Register now to vote May 6
Published 12:00 am Tuesday, April 1, 2014
RALEIGH — North Carolina voters will head to the polls on May 6 this year to cast ballots in important primary elections across the state.
It really is imperative that voters take primaries seriously. In about 15 percent of races for the N.C. General Assembly, the winner will be decided by the primary since there will be no general election opponent.
To vote in the primary you must first be registered to vote. The voter registration deadline for the May 6 primary is April 11. If you are not registered to vote by the deadline, then you will not be able to vote in the primary. No exceptions.
That’s different than years past because of a massive elections overhaul law passed by the General Assembly and signed by Gov. Pat McCrory in 2013. The new law, which makes many significant changes to voting rules and elections in the state, eliminates same-day voter registration.
Same-day registration allowed citizens who missed the registration deadline to register and vote during the early voting period in their county. Now that it’s been eliminated, anyone wishing to vote absolutely must be registered by the deadline.
In 2012, close to 100,000 North Carolinians took advantage of same-day registration in order to vote, so it’s not an insignificant number of people who may be affected by this change in our voting laws. The upcoming May primary will be the first test of the new law, and everyone from the political parties to nonprofit organizations to media outlets will have to do their part to ensure citizens are aware of the change and register to vote before the deadline if they wish to cast a ballot in the primary.
While North Carolina does not offer online voter registration, unlike 17 other states across the country, registering to vote in this state is still a relatively easy process.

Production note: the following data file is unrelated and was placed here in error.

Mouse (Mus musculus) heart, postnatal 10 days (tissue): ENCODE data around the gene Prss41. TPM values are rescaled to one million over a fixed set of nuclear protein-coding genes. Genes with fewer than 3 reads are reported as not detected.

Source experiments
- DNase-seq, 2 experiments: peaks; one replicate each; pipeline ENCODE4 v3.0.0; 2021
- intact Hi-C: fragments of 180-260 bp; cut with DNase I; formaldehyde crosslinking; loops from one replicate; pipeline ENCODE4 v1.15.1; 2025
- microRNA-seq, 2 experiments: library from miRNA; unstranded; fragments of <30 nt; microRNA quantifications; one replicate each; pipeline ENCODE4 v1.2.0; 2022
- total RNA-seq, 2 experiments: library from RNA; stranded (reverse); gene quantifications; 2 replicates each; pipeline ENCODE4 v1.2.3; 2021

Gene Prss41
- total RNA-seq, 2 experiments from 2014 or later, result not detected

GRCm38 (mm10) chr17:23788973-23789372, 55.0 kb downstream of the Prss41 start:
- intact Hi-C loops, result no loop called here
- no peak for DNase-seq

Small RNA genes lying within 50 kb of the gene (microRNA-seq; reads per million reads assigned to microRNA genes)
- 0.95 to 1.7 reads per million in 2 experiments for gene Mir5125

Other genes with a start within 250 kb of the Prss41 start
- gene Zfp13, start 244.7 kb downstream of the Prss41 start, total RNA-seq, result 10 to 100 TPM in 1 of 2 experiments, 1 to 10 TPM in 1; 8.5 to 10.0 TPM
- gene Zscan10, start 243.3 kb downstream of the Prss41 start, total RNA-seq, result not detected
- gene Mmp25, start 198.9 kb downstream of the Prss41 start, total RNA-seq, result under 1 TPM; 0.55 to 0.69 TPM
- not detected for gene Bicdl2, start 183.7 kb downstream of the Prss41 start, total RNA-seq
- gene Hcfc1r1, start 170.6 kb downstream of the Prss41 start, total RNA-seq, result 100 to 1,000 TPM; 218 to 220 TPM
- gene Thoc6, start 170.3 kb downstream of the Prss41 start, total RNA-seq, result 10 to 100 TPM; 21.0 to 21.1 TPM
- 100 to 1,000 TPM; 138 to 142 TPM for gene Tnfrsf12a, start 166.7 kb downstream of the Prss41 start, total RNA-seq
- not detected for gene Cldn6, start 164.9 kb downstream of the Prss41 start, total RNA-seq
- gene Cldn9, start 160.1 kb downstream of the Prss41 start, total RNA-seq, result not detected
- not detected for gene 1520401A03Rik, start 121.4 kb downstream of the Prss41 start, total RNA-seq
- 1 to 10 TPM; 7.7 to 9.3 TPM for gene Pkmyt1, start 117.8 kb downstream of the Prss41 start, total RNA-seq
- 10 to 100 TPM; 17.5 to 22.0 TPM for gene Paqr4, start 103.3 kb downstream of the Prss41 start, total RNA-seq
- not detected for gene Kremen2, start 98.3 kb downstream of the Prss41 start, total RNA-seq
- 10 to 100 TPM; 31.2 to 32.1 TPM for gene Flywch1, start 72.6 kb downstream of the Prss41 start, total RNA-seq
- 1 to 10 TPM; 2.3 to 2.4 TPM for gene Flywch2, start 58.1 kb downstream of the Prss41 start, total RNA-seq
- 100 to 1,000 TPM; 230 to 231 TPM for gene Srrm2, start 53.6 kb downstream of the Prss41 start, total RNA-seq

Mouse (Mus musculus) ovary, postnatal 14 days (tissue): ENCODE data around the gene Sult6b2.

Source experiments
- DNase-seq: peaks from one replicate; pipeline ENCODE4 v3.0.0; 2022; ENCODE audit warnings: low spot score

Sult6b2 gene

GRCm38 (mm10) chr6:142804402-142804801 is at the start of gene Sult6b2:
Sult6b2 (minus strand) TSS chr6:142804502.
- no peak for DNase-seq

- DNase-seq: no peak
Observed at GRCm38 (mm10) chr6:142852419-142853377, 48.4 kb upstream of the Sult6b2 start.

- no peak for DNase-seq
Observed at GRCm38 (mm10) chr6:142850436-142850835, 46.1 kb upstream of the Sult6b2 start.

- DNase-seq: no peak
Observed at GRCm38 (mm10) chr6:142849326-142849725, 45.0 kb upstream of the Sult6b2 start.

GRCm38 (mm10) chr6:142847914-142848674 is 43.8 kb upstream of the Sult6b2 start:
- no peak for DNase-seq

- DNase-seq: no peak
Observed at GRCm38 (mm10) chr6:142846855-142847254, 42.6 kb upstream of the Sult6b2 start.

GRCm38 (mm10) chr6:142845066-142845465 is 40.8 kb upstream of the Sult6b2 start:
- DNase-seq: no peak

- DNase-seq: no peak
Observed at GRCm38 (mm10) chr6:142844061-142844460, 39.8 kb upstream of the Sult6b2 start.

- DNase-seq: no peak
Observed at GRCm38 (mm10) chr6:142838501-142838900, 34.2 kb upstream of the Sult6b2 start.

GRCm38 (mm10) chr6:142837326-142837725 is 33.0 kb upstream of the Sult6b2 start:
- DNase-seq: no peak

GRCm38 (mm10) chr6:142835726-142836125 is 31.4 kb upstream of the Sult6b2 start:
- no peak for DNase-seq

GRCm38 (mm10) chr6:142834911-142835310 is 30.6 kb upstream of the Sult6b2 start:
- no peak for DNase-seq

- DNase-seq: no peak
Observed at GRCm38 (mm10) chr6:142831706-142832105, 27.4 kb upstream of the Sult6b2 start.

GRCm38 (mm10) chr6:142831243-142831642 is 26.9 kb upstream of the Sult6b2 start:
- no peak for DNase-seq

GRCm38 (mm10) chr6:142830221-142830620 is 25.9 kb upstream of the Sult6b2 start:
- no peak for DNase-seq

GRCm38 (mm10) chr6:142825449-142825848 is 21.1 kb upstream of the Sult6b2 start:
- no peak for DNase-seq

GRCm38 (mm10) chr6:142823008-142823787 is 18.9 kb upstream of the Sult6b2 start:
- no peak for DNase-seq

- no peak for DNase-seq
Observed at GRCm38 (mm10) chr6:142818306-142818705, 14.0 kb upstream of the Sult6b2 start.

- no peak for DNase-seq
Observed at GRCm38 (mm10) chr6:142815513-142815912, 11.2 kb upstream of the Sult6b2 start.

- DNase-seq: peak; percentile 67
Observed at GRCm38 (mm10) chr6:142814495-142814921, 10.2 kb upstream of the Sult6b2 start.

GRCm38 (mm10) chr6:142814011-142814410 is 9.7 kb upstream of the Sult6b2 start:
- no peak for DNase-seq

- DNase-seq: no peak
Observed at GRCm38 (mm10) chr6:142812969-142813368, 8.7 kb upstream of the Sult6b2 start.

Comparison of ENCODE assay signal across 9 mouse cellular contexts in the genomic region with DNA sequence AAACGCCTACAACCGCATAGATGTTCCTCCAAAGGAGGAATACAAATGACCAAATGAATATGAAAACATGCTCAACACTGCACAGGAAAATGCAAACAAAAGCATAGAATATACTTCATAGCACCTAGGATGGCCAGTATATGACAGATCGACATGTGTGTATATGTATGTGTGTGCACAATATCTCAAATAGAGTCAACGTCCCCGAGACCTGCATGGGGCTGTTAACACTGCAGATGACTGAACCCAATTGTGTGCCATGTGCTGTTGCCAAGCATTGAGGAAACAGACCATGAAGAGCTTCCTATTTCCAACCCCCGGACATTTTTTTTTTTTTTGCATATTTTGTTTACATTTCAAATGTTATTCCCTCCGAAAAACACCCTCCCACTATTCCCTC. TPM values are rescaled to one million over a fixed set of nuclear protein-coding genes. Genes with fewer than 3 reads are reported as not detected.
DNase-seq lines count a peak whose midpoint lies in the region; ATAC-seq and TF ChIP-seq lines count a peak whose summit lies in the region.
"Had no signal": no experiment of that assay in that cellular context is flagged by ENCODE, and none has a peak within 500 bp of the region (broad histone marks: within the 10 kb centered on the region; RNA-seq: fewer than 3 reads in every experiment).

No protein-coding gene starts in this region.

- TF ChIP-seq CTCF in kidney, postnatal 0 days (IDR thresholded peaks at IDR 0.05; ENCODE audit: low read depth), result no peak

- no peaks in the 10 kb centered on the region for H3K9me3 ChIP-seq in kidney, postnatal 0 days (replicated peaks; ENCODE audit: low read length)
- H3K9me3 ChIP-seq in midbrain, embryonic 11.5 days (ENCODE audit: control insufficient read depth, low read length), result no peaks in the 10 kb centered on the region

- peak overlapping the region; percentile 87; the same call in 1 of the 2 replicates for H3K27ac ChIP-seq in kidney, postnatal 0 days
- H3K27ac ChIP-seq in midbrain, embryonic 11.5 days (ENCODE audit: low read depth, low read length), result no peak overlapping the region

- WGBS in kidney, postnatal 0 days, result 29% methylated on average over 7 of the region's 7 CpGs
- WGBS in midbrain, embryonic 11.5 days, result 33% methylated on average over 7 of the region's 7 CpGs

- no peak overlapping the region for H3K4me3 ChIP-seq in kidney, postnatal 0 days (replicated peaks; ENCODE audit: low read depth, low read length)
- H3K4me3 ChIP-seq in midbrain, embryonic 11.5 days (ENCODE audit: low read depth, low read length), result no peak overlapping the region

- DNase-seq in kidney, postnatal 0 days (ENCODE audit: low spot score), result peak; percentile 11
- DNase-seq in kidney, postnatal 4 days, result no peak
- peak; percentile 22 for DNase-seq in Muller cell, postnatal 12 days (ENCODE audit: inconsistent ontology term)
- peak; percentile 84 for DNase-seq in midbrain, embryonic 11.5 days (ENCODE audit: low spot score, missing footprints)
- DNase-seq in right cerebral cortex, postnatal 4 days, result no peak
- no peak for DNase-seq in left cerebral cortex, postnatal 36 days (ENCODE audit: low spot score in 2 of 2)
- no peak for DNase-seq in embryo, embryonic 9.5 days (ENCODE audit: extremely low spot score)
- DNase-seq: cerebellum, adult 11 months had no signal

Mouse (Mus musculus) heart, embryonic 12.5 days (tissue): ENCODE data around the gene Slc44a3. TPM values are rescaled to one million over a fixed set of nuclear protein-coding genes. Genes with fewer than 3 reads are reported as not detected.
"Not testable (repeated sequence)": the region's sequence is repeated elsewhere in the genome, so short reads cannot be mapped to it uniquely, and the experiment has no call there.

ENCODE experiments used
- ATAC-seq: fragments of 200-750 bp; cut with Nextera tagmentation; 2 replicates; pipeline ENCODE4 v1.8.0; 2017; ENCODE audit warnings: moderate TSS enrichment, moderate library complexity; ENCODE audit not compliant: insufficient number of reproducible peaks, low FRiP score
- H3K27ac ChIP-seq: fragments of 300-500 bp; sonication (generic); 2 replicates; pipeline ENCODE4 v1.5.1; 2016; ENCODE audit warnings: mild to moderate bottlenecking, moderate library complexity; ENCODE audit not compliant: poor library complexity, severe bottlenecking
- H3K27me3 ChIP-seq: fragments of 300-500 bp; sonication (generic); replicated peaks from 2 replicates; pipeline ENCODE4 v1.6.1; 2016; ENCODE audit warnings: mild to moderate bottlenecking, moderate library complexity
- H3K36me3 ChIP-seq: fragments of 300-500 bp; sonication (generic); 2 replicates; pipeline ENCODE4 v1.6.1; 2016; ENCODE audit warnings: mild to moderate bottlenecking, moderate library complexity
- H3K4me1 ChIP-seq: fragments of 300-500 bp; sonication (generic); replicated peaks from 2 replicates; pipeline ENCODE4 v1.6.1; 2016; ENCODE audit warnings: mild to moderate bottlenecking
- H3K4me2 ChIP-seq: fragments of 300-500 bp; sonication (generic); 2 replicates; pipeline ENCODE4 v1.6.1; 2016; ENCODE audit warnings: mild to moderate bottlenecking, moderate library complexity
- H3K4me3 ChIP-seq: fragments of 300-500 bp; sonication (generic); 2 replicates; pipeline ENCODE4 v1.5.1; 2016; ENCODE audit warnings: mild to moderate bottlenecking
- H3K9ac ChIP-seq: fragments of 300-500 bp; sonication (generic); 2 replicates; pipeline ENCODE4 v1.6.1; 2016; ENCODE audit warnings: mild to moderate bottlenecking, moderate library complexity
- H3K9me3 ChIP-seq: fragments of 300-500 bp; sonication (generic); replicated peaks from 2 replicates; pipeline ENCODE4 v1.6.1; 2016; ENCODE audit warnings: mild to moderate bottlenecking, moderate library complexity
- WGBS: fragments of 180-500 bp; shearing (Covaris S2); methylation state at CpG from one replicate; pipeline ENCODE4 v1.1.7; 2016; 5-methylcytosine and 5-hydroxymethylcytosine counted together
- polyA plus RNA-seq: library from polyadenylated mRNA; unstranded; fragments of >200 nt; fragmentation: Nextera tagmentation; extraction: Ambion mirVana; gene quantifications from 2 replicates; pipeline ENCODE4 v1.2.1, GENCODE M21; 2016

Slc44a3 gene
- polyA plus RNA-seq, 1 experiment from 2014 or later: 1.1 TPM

Citizens who wish to register must fill out a voter registration application — available to print online through the board of elections at NCSBE.gov or in person at DMV offices, public libraries, public high schools and public assistance agencies — and mail back to their county board of elections office before the deadline.
Once that is done, the county board of elections will mail a voter registration card to the newly registered voter and that person is ready to vote in upcoming elections. A voter will not need his or her registration card in order to vote, but it does contain important information about polling-place location and what districts the voter lives in.
The sweeping elections overhaul law also instituted a new voter ID requirement. However, it’s important to remember that in 2014 voters will not be required to present a photo ID before voting. The photo ID requirement does not take effect until 2016.
With the May 6 primary fast approaching, it’s essential that all citizens make sure they are registered to vote prior to the April 11 deadline. If you miss the deadline, you will not be able to vote in the primary. And everyone deserves to have their voice heard in our elections.
Brent Laurenzis executive director of the N.C. Center for Voter Education.